In our current digital age, insights into Artificial Intelligence (AI) applications like machine learning can help businesses target the right customers and deliver ‘big value’ from their data. With this innovation at our fingertips the question arises, are South African businesses optimising their data resources?
It is important to consider why companies started collecting data.
Historically, data has been collected to report back upon either for legal requirements such as fulfilling Audit requirements, or for their own internal monitoring purposes. This legacy still influences many companies in what data they collect and how they store it. The result is that much of the data held by companies is not ready for predictive modelling and machine learning.
Subsequently, it should not be surprising that much of the innovation in predictive analytics and machine learning is driven from younger companies that were built when cell phones, laptops and easy access to the internet were commonplace.
An important consideration when it comes to data is the wide range of opportunities it enables, particularly for service-related industries which can use it to identify consumer preferences and, in turn, help in detecting where products or services can be improved. Almost every industry can benefit from compiling and building data from the education, transportation and consumer products sectors, to businesses in electricity, oil and gas, healthcare and consumer finance like banking and insurance.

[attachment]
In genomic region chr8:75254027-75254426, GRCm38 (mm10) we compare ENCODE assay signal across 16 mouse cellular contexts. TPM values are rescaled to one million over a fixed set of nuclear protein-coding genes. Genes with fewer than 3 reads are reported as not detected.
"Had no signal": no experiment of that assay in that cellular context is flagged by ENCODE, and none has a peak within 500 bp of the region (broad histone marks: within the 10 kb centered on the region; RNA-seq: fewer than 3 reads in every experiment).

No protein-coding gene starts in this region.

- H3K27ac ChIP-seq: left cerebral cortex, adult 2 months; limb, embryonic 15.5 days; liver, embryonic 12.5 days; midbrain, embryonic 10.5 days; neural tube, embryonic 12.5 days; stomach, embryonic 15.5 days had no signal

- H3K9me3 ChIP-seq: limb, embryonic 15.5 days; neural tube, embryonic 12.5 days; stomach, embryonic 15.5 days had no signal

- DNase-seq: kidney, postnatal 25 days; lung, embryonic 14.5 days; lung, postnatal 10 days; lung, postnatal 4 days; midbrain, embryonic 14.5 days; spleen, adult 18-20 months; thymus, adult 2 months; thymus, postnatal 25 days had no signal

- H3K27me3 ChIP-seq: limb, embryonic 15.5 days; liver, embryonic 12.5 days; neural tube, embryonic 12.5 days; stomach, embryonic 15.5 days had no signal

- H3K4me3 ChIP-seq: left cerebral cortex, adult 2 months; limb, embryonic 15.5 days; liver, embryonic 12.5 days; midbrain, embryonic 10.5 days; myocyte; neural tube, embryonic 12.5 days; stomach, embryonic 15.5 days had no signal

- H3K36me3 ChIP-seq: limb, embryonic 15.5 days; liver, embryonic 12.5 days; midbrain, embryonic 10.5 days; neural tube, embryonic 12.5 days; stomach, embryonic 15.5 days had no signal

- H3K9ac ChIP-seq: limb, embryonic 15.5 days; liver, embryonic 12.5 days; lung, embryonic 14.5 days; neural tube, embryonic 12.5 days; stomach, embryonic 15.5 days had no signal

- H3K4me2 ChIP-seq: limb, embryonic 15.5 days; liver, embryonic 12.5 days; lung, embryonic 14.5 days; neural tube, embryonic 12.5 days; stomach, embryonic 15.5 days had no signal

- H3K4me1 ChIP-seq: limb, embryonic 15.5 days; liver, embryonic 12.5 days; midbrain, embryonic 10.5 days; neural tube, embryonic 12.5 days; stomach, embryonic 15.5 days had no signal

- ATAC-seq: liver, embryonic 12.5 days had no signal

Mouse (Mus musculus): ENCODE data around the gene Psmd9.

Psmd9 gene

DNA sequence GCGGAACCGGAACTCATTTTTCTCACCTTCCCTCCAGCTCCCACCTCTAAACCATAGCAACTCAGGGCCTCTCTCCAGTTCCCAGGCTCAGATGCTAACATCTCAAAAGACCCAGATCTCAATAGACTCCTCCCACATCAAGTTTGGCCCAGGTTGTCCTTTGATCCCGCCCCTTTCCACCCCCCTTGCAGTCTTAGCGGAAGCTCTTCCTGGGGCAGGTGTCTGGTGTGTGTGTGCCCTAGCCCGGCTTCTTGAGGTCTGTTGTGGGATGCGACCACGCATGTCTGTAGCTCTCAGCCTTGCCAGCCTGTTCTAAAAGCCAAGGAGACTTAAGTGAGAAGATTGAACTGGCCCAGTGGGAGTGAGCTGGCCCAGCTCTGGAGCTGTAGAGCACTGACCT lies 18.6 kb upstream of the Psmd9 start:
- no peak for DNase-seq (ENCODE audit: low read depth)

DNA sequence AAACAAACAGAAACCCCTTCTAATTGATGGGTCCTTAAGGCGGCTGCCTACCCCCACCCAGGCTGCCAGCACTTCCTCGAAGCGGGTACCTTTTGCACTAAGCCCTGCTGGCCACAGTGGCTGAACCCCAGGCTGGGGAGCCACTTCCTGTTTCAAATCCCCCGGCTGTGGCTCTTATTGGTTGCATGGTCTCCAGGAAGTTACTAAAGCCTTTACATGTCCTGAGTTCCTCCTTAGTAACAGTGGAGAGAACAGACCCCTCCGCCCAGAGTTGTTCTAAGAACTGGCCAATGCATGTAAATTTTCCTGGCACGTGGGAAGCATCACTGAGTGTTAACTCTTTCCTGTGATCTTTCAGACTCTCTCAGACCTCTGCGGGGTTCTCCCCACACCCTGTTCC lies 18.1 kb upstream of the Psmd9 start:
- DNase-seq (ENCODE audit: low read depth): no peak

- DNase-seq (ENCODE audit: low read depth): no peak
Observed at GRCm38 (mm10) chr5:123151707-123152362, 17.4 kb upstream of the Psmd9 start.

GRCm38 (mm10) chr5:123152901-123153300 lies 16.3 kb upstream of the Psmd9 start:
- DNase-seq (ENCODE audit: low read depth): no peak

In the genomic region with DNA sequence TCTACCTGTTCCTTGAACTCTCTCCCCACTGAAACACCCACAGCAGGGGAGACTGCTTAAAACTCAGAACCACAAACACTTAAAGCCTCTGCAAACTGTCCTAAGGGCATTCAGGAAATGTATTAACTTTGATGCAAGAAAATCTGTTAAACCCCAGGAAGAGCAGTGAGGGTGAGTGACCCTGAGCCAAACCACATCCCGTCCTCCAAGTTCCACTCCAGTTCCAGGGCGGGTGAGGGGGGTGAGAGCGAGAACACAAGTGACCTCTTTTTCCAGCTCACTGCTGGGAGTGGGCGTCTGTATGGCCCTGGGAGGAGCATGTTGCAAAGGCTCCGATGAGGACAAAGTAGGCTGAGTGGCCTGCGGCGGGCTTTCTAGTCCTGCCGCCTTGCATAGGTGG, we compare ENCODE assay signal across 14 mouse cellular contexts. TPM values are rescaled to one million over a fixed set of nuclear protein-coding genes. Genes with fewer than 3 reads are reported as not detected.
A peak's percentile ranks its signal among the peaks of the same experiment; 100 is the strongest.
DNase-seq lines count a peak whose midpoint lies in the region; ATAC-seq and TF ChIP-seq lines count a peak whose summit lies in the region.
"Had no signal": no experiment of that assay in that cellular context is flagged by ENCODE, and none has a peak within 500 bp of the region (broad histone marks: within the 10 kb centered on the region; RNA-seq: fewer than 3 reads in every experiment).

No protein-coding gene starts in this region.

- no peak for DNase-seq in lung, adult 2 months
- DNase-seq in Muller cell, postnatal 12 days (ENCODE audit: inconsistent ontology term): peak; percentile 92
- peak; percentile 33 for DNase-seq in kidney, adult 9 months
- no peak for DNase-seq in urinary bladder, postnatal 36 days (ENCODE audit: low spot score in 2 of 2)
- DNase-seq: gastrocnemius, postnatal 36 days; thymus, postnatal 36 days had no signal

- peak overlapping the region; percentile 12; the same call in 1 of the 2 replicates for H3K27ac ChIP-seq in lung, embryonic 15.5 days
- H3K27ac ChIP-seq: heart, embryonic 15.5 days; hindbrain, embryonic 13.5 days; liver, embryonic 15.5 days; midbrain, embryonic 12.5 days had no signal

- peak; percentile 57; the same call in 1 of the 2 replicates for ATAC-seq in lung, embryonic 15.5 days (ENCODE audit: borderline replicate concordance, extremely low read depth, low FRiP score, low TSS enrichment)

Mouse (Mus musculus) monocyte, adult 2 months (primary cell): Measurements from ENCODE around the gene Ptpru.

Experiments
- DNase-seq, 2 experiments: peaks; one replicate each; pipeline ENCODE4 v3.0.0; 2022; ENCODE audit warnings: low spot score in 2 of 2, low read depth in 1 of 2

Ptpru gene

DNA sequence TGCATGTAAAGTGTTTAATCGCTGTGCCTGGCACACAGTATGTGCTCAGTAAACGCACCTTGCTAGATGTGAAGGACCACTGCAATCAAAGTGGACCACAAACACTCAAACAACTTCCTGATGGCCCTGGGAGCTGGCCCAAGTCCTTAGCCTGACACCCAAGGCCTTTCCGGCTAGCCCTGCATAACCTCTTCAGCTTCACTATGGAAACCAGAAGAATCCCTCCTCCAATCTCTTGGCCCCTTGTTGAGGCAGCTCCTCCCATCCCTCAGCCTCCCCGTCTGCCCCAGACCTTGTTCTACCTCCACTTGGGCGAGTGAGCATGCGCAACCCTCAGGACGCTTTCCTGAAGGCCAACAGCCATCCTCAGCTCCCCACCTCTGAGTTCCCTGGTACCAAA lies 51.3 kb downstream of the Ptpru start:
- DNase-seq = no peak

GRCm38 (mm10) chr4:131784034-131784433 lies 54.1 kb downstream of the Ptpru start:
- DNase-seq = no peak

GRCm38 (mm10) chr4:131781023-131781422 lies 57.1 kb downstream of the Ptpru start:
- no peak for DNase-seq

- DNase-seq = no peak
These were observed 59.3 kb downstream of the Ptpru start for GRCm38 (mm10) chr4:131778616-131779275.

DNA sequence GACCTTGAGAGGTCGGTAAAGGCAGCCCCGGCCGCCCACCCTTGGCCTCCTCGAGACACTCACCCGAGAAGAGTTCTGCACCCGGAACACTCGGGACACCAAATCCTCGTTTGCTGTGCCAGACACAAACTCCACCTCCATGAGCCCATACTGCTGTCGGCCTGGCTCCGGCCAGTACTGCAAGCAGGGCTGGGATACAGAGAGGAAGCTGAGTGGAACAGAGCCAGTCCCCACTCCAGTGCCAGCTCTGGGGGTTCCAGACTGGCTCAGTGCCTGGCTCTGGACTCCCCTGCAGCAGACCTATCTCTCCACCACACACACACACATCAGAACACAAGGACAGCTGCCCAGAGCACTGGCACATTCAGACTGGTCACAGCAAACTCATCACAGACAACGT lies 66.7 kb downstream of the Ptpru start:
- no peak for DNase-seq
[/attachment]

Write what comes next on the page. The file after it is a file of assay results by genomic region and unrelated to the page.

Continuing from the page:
Ultimately, instead of relying on intuition, companies who handle their data correctly can embrace predictive decision-making approaches, which – when coupled with automation – can provide cost savings as well as profit gains.
So how can businesses get the most out of their data? Considering data from the predictive point of view can help businesses realise how to improve their data management. When taking this perspective, it is easy to identify the veracity of system log data is really valuable or overwriting data to provide a current snapshot of the data can mean the data is no longer valuable for predictive modelling.
The problem and solution should take the company’s unique environment and challenges into account. How fast does a result need to be returned, where does the data arrive from and at what frequency?
We prefer co-location modes of consulting with our clients which helps us understand each client’s domain and allows us to create a solution that can be delivered relatively quickly through a small team.
In terms of whether or not such capabilities can – or should – be out-sourced or developed internally, many organisations simply do not have the internal skills to implement machine learning applications. However, there have been developments locally to address this gap.
DataProphet is one of several collaborators involved in the design of the Postgraduate Diploma in Data Analytics and Business Intelligence which will be offered by the Faculty of Economic and Management Sciences at the University of the Western Cape from January 2017.
- Frans Cronje, Managing Director for DataProphet.